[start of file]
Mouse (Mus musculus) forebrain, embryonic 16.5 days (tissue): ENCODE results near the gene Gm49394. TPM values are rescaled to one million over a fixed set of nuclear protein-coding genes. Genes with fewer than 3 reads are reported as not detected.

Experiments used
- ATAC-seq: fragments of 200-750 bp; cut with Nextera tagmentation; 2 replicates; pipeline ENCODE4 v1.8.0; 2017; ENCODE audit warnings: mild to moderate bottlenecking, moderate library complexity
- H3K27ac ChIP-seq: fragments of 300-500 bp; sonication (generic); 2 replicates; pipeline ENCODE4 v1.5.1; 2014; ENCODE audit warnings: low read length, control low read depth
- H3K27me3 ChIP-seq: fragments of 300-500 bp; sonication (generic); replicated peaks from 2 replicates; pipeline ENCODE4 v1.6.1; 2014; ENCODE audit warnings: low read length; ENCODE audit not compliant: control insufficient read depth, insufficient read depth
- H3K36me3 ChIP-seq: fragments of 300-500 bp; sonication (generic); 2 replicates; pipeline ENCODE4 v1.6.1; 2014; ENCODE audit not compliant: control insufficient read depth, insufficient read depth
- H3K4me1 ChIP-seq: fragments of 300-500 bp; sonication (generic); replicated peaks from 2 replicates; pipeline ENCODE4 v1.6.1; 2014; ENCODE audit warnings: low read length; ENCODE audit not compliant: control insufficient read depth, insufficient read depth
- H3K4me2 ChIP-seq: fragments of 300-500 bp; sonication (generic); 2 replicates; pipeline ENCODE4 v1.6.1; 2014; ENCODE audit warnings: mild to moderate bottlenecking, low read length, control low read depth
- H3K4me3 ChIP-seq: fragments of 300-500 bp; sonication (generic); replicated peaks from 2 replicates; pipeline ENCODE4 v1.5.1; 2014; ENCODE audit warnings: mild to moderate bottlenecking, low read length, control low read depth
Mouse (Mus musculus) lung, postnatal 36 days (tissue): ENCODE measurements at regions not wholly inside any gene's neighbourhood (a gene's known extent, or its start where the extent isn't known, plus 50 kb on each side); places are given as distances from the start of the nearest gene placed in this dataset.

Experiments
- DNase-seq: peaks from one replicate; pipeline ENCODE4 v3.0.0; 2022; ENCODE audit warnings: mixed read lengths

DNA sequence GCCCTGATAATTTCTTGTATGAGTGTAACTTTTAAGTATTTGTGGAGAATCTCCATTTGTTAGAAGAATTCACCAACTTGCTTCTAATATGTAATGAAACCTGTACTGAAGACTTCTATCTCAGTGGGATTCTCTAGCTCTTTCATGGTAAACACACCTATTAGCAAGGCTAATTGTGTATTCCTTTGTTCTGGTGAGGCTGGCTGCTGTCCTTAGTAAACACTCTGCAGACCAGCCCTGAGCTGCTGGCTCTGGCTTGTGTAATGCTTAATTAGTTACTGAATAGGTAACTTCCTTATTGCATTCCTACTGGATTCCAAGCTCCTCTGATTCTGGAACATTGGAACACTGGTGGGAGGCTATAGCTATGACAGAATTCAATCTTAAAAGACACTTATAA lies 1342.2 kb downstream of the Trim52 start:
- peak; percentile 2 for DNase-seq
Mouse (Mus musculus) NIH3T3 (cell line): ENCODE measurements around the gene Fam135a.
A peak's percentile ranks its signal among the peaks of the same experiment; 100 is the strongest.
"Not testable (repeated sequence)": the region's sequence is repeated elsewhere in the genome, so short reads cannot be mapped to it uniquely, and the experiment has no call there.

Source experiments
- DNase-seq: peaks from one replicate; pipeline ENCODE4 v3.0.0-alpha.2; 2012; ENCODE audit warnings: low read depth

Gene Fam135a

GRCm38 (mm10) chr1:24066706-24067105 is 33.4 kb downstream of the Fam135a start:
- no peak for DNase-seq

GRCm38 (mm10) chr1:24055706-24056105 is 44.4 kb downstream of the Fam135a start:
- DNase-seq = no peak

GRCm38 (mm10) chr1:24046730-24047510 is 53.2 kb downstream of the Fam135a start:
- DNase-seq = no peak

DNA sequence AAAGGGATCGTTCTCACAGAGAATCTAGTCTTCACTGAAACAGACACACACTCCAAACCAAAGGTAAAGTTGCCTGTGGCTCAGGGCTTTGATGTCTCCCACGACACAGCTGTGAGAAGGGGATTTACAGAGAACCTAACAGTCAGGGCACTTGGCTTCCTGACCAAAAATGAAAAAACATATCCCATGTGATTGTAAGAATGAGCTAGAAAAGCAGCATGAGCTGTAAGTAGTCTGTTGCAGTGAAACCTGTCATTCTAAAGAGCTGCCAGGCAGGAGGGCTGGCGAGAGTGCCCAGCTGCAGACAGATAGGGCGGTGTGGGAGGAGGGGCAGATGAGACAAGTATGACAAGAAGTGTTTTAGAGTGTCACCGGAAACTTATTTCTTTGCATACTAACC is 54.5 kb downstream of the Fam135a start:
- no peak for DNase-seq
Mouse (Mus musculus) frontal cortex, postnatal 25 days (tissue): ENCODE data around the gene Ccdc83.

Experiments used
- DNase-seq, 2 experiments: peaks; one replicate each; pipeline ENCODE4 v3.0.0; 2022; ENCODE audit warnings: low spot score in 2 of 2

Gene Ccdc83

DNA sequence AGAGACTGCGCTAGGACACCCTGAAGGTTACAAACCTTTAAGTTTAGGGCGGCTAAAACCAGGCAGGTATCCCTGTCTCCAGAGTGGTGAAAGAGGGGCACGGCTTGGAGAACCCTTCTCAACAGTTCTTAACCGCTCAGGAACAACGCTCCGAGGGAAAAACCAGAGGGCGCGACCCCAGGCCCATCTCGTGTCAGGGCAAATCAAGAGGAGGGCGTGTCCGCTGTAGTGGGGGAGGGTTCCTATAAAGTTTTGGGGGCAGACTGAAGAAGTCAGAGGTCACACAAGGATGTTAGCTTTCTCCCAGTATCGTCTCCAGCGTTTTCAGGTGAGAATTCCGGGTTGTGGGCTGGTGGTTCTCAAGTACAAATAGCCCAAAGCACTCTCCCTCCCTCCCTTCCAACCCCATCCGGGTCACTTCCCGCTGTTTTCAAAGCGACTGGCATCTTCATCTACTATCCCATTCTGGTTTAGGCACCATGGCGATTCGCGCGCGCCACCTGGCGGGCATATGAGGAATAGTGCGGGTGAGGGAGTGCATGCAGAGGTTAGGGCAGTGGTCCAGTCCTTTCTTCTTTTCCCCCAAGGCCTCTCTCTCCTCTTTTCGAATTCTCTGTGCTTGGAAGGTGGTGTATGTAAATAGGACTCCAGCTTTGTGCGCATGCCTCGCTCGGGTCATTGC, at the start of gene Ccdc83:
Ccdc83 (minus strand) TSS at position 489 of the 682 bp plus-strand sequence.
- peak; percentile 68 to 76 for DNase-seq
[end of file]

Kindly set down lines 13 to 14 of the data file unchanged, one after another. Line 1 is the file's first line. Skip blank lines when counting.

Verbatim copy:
DNA sequence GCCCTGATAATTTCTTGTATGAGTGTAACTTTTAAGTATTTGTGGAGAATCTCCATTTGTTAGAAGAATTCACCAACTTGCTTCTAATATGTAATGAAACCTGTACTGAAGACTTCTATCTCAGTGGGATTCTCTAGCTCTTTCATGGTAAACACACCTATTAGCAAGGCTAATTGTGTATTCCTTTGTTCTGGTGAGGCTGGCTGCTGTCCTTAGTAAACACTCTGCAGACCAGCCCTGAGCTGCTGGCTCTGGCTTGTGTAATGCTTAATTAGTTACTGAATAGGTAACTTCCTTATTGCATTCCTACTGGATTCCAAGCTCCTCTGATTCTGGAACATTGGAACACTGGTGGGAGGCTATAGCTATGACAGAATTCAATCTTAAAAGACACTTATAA lies 1342.2 kb downstream of the Trim52 start:
- peak; percentile 2 for DNase-seq